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Waterford Historical Society (CT)

With the permission of Jeffrey W. Andersen, former Director of the Florence Griswold Museum, the following biographical information on the White family is being reprinted. It first appeared at an exhibition at the Florence Griswold Museum in Old Lyme, Connecticut, thirty-five years ago, October 10—December 1, 1985, and was titled “The Whites of Waterford: An American Landscape Tradition.”

“This exhibition presents an unusual opportunity to view the work of three successive generations of painters from one family --- the Whites of Waterford, Connecticut. The natural beauty of southeastern Connecticut has had special significance to the White family since 1891 when Henry C. White first came to Waterford as a summer resident. His son, Nelson C. White, and grandson, Nelson H. White, were both born in Waterford and live there today. Together these three artists have painted views of the Connecticut shore for nearly one hundred years.

“While the longevity of their association with this region is in itself impressive, more intriguing are the artistic connections that bind these three artists to an American landscape tradition. Bearing the heritage of such painters as William Morris Hunt, Dwight Tryon, Charles Davis and Henry Ward Ranger, the Whites respond to nature in a very personal, subjective way. Especially fond of the more gentle and intimate themes of nature – a small clearing in the woods, a meandering stream on the edge of a marsh or a narrow coastal inlet - they avoid the obviously picturesque or grandiose. Father, son and grandson have been attracted to what Nelson C. White calls the “fleeting, evanescent effects of nature.” Using delicate gradations of tone, their landscapes are often invested with poetic evocation and understatement. Sharing a kinship with Emerson and Thoreau, the Whites strive to interpret the moods and spirit of New England. Their success is suggested by the individual manner in which each artist has found inspiration in the surroundings they know and love so well.”

Henry Cooke White (1861-1952)

“Henry C. White first studied art in his native city of Hartford with Dwight Tryon (1849-1925), who became his artistic mentor and a lifelong friend. "Tryon" is also the subject of a major biography written by Henry White and published in 1930. In 1903 he and his family boarded at Miss Florence Griswold’s house, making him one of the original members of the Lyme art colony. Thereafter he made several extended stays in Old Lyme where he was particularly attracted to the more delicate effects of spring and fall. For him the lush greens of a Connecticut summer were “too much spinach.” While his oil paintings were usually executed in the studio, White produced some memorable pastels and pencil drawings en plein aire. He was a founding member of the Connecticut Academy of Fine Arts.”— Jeffrey W. Andersen, 1985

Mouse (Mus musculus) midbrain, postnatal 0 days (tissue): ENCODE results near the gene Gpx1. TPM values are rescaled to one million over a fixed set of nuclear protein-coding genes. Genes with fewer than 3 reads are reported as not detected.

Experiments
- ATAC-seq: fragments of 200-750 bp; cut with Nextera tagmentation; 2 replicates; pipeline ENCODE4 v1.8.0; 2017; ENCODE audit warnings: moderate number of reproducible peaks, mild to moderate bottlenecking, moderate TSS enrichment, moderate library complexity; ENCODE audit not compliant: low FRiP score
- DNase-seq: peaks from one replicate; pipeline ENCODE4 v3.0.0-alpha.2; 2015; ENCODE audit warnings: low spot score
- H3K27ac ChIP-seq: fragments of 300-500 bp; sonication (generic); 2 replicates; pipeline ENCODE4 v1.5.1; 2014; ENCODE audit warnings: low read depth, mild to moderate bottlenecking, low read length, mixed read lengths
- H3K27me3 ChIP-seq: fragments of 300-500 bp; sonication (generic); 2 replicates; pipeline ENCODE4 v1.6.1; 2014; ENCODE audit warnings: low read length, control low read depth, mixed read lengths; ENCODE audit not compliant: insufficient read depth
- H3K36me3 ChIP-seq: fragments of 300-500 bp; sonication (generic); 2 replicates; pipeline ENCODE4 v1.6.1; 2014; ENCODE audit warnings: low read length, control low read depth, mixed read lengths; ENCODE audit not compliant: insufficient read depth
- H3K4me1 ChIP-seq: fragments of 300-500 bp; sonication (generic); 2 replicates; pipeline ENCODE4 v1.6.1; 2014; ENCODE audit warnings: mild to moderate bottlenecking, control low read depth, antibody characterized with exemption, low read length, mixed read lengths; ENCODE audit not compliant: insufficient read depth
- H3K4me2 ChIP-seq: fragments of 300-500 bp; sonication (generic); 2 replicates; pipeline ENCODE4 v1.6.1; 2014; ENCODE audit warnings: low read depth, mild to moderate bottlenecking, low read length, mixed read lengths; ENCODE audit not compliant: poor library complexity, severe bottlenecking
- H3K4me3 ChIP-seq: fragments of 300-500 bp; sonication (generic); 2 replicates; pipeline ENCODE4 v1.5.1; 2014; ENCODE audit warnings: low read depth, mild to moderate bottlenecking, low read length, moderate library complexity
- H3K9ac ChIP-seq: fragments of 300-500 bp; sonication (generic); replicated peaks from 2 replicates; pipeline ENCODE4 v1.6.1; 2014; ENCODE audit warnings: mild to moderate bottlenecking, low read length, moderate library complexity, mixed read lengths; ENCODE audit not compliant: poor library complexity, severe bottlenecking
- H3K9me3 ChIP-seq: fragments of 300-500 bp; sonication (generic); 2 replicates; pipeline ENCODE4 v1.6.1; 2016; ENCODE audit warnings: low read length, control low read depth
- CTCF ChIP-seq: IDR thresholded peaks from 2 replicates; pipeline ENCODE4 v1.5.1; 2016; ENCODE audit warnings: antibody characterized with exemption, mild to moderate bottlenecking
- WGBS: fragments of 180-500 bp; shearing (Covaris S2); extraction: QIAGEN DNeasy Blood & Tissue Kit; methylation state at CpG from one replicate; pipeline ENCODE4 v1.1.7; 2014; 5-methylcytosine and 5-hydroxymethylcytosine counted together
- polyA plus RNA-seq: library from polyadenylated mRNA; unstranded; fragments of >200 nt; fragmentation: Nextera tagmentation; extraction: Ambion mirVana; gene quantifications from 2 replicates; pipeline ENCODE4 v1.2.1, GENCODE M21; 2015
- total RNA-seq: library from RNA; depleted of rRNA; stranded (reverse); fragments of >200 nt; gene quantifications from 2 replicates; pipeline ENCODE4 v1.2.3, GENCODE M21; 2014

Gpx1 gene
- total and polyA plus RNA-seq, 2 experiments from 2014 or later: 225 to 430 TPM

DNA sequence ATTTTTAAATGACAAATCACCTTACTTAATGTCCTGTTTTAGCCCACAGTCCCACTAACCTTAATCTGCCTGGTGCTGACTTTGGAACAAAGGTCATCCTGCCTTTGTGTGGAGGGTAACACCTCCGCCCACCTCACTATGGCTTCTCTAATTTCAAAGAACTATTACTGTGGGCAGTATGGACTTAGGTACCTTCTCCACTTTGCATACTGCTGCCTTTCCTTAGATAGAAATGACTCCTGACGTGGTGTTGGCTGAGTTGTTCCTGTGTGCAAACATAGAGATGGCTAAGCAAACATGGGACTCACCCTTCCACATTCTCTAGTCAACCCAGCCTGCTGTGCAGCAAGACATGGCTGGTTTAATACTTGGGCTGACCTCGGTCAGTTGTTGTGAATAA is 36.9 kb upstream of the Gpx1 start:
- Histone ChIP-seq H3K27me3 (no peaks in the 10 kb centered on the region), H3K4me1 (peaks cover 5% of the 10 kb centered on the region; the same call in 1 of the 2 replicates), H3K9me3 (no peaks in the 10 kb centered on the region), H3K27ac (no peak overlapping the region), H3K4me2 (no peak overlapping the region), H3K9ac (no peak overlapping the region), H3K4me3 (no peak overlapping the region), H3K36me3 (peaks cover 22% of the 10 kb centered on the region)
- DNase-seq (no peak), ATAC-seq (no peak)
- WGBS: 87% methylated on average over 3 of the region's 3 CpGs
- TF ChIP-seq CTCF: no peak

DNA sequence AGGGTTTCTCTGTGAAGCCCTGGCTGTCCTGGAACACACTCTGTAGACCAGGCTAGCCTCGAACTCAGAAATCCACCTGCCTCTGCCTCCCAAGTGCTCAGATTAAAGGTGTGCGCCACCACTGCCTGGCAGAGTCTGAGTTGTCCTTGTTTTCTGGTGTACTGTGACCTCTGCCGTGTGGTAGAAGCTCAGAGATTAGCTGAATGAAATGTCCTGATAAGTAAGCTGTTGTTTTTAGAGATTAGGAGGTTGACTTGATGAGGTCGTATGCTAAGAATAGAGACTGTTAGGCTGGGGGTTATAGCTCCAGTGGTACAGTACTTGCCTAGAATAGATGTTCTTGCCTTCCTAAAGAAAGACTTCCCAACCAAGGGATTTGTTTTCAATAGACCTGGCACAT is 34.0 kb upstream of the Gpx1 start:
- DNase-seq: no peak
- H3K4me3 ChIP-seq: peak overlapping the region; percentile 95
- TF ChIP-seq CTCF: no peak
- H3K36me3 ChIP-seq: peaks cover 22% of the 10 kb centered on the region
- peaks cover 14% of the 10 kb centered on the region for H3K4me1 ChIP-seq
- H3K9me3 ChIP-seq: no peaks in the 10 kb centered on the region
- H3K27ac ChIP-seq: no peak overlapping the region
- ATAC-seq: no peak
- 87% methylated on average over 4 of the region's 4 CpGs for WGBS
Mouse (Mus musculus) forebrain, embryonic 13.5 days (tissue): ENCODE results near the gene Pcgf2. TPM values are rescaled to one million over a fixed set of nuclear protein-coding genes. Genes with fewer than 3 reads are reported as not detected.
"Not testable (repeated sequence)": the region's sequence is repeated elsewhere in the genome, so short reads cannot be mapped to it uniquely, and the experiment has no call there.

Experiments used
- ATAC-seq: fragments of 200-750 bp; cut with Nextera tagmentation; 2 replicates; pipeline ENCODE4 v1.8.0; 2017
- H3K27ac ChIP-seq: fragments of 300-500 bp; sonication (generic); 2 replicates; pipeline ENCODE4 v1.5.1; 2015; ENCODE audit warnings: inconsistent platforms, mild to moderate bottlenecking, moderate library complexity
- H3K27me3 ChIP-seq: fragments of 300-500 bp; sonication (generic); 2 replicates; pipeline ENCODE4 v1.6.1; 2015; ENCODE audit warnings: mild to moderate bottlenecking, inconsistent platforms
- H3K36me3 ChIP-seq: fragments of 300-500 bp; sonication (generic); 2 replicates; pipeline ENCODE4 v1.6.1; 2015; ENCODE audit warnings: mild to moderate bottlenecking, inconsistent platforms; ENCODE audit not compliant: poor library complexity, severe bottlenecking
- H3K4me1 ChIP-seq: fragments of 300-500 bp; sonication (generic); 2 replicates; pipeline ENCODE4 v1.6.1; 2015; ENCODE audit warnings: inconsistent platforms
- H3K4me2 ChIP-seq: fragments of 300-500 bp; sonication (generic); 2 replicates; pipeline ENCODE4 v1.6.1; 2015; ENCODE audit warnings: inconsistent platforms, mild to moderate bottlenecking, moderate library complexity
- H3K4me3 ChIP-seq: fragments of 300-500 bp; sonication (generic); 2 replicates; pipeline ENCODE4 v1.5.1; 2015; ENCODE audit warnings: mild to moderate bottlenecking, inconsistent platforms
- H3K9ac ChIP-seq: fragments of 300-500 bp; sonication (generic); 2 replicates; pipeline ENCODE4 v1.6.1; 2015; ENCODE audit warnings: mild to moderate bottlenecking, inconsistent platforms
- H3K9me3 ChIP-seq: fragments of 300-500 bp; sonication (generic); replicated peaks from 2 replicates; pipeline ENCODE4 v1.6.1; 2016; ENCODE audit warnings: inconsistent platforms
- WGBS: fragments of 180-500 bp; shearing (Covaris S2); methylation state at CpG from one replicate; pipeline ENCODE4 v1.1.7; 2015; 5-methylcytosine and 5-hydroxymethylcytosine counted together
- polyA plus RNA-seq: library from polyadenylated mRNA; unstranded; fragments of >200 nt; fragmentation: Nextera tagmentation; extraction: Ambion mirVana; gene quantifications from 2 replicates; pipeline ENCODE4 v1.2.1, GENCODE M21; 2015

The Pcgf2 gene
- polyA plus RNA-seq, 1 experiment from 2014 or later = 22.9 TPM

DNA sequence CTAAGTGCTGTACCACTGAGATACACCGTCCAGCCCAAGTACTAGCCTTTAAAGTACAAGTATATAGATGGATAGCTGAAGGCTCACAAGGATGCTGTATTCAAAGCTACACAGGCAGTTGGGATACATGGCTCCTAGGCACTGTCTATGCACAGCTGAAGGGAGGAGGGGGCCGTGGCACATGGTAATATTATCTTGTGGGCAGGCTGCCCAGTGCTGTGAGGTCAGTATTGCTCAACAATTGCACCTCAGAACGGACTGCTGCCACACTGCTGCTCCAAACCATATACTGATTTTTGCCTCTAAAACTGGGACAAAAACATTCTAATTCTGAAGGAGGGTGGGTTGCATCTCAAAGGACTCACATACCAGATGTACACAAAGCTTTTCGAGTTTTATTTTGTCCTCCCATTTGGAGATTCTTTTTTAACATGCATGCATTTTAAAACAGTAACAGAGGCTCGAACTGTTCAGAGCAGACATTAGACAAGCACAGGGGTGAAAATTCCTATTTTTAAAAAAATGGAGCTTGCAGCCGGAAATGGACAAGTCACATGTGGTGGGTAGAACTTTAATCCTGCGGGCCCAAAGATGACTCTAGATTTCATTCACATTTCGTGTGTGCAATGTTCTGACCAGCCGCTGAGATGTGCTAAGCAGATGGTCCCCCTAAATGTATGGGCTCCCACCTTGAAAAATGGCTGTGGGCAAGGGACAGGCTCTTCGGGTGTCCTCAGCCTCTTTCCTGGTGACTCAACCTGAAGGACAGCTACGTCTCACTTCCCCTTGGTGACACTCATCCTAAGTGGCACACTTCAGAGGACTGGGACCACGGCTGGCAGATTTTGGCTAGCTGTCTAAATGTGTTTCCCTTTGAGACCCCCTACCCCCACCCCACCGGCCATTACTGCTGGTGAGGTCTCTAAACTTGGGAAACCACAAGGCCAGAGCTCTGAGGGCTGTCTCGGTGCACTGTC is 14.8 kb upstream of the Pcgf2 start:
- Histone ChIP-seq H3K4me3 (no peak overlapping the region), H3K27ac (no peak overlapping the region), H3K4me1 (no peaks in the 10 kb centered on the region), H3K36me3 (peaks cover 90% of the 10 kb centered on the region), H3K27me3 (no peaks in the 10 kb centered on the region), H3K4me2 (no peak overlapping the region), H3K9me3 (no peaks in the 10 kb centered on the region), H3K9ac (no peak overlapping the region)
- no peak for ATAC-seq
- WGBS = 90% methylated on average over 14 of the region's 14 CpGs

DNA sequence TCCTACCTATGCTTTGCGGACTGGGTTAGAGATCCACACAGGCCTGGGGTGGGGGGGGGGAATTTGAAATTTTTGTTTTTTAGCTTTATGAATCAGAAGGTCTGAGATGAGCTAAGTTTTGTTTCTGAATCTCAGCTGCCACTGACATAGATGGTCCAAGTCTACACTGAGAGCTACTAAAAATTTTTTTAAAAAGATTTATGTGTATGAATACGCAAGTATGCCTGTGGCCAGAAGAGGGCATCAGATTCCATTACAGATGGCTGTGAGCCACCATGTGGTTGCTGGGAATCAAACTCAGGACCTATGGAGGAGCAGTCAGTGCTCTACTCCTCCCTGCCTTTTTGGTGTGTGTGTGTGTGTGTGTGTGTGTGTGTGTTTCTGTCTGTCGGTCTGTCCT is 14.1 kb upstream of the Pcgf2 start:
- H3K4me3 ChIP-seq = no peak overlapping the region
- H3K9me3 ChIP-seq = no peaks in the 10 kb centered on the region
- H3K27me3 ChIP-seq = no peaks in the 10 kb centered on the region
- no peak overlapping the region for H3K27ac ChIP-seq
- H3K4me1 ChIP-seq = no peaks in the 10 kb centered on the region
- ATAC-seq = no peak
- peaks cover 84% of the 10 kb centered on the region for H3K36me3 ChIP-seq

Nelson Cooke White (1900-1989)

“Nelson C. White is the only living artist whose personal reminiscences date to the early days of the Lyme art colony. He was three years old when his parents brought him to Old Lyme. “As the only child among a group of artists,” he recalled, “I was terribly spoiled and indulged by being played with and entertained.” A keen observer, White is widely admired for his entertaining stories, some of which are captured on his record album titled "Connecticut Characters." Following a period of instruction from his father, Nelson C. White studied at the National Academy of Design in New York from 1919 to 1923. He is particularly fond of landscape and marine subjects he finds in Waterford and eastern Long Island. Like his father, he is an author, having written biographies of two American artists, J. Frank Currier and Abbott H. Thayer. He is an active member of the Lyme Art Association.” — Jeffrey W. Andersen, 1985 

Nelson Holbrook White (1932-…)

“After practicing the violin for several years, Nelson H. White left for Florence in 1955 to study with the renowned Italian portraitist Pietro Annigoni, and later with Nerina Simi at her atelier in the same city. White currently spends his winters in Florence and his summers in Waterford, but he makes frequent sketching trips to other places. While the subjects of his landscapes are diverse, they are, in Annigoni’s words, unified by ‘an emotional understanding and profound respect of nature.’ White’s landscapes were recently the subject of an exhibition in Cremona, Italy. In Connecticut, he has exhibited at the Lyman Allyn Museum, the Mattatuck Museum and the Lyme Art Association.” 

— Jeffrey W. Andersen, 1985

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The White Family of Waterford

Art In Waterford: Past+Present+Future - 2020 Program Booklet